How do I install a LAMP stack to my server?


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  • Applies to: DV Developer
    • Difficulty: Medium
    • Time Needed: 30 minutes
    • Tools Required: Root access, SSH
  • Applies to: (ve) Server
    • Difficulty: Medium
    • Time Needed: 30 minutes
    • Tools Required: Root access, SSH

READ ME FIRST

This article is provided as a courtesy and is intended as a general guide. Installing, configuring, and troubleshooting third-party applications is unsupported by (mt) Media Temple. Our support staff will be unable to assist you should you run into any complications installing this software. Please take a moment to review the Statement of Support

Video

Watch this video to learn more about LAMP stacks.

Overview

This article will show you how to install a LAMP stack to your DV Developer(ve) Server. Your instructions will vary slightly depending on which operating system you have installed to your server.

TIP:

All of the examples in the article use a sample IP address of 12.34.56.78 and an example domain of mt-example.com. Don't forget to change these values to reflect your domain and IP address!

Instructions

Instructions for Ubuntu

Getting Started

First, log into your server via SSH as the root user.

We'll be using apt-get to streamline the installation of this software, so we'll first want to make sure that your server is up-to-date by running the following commands:

apt-get update
apt-get upgrade

Installation

    • Run the following command to install Apache, MySQL, and PHP to your server:
apt-get install apache2 php5 libapache2-mod-php5 mysql-server mysql-client php5-mysql
  • You will be asked to set the MySQL password. Please choose a strong password.

Configure Apache

Now that you have your LAMP environment installed, you can add some VirtualHost entries. This will allow you to host multiple sites on the one IP address that comes with your (ve) Server.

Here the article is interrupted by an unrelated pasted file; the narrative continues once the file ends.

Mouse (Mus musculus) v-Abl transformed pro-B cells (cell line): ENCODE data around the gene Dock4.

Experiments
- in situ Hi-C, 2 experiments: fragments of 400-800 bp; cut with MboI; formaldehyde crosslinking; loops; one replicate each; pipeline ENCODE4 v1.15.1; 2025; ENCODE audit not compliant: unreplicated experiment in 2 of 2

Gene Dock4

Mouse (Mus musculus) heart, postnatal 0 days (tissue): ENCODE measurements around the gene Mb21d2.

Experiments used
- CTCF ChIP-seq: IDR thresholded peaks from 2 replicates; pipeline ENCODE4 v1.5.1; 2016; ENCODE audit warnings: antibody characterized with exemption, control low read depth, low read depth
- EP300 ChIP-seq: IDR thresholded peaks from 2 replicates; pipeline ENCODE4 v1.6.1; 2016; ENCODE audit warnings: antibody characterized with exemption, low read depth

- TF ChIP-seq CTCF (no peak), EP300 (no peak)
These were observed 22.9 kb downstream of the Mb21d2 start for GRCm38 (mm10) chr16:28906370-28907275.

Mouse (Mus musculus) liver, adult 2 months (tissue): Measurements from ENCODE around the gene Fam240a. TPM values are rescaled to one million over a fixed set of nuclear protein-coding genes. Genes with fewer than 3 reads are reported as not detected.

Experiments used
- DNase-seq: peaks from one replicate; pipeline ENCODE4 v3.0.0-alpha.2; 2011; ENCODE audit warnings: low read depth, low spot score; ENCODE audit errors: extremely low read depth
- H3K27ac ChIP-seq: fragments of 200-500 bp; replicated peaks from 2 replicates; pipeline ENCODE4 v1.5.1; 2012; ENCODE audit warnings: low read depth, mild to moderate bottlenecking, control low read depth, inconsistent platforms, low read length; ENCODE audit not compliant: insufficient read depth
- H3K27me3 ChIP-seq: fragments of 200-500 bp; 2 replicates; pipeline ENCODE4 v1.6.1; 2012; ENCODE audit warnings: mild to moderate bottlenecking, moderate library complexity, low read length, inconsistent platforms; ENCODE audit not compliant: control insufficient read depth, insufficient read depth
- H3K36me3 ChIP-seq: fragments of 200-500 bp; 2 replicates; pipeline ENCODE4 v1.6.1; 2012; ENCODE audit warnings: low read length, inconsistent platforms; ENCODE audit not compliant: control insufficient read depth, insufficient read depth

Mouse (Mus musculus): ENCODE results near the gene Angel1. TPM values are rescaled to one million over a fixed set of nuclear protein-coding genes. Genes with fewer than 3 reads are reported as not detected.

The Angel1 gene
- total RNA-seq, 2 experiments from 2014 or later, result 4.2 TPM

1. First, test that Apache was installed correctly by using your browser to visit your IP address or any domain that points to your server. You will see a default message if Apache was installed correctly.
    2. Next, edit your ports.conf file to include information for your specific IP. (In our example, we're using the IP address 12.34.56.78.)
vi /etc/apache2/ports.conf 

Filename: /etc/apache2/ports.conf

You should edit the line starting with NameVirtualHost to show your IP address instead of *:

# If you just change the port or add more ports here, you will likely also
# have to change the VirtualHost statement in
# /etc/apache2/sites-enabled/000-default
# This is also true if you have upgraded from before 2.2.9-3 (i.e. from
# Debian etch). See /usr/share/doc/apache2.2-common/NEWS.Debian.gz and
# README.Debian.gz

NameVirtualHost 12.34.56.78:80
Listen 80

<IfModule mod_ssl.c>
# If you add NameVirtualHost *:443 here, you will also have to change
# the VirtualHost statement in /etc/apache2/sites-available/default-ssl
# to <VirtualHost *:443>
# Server Name Indication for SSL named virtual hosts is currently not
# supported by MSIE on Windows XP.
Listen 443
</IfModule>

<IfModule mod_gnutls.c>
Listen 443
</IfModule>
    1. Next, we'll edit your default VirtualHost file to reflect the change in port. Only the very first line is changing (although you can change other lines if you have a reason to do so):

Filename: /etc/apache2/sites-available/default

<VirtualHost 12.34.56.78:80>
ServerAdmin webmaster@localhost

DocumentRoot /var/www
<Directory />
Options FollowSymLinks
AllowOverride None
</Directory>
<Directory /var/www/>
Options Indexes FollowSymLinks MultiViews
AllowOverride None
Order allow,deny
allow from all
</Directory>

ScriptAlias /cgi-bin/ /usr/lib/cgi-bin/
<Directory "/usr/lib/cgi-bin">
AllowOverride None
Options +ExecCGI -MultiViews +SymLinksIfOwnerMatch
Order allow,deny
Allow from all
</Directory>

ErrorLog /var/log/apache2/error.log

# Possible values include: debug, info, notice, warn, error, crit,
# alert, emerg.
LogLevel warn

CustomLog /var/log/apache2/access.log combined

Alias /doc/ "/usr/share/doc/"
<Directory "/usr/share/doc/">
Options Indexes MultiViews FollowSymLinks
AllowOverride None
Order deny,allow
Deny from all